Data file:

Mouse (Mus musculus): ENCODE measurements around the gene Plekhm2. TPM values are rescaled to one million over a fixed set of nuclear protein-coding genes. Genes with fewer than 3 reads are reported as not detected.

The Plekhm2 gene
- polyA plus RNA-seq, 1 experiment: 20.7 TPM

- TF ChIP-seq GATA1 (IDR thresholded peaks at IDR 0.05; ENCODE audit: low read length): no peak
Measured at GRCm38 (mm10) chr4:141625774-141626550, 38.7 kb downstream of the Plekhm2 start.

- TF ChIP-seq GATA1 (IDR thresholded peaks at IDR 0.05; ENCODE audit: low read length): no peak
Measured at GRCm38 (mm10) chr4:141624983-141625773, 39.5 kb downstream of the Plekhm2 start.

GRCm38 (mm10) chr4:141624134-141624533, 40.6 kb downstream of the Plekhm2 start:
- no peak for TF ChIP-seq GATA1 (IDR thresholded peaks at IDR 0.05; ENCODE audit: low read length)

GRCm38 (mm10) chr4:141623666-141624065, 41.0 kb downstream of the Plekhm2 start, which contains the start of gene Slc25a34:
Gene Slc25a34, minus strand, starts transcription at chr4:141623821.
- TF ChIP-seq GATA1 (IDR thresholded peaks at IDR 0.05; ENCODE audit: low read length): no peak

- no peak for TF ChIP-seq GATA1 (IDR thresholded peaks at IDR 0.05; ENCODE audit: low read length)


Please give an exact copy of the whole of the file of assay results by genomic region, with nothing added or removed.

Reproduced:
Mouse (Mus musculus): ENCODE measurements around the gene Plekhm2. TPM values are rescaled to one million over a fixed set of nuclear protein-coding genes. Genes with fewer than 3 reads are reported as not detected.

The Plekhm2 gene
- polyA plus RNA-seq, 1 experiment: 20.7 TPM

- TF ChIP-seq GATA1 (IDR thresholded peaks at IDR 0.05; ENCODE audit: low read length): no peak
Measured at GRCm38 (mm10) chr4:141625774-141626550, 38.7 kb downstream of the Plekhm2 start.

- TF ChIP-seq GATA1 (IDR thresholded peaks at IDR 0.05; ENCODE audit: low read length): no peak
Measured at GRCm38 (mm10) chr4:141624983-141625773, 39.5 kb downstream of the Plekhm2 start.

GRCm38 (mm10) chr4:141624134-141624533, 40.6 kb downstream of the Plekhm2 start:
- no peak for TF ChIP-seq GATA1 (IDR thresholded peaks at IDR 0.05; ENCODE audit: low read length)

GRCm38 (mm10) chr4:141623666-141624065, 41.0 kb downstream of the Plekhm2 start, which contains the start of gene Slc25a34:
Gene Slc25a34, minus strand, starts transcription at chr4:141623821.
- TF ChIP-seq GATA1 (IDR thresholded peaks at IDR 0.05; ENCODE audit: low read length): no peak

- no peak for TF ChIP-seq GATA1 (IDR thresholded peaks at IDR 0.05; ENCODE audit: low read length)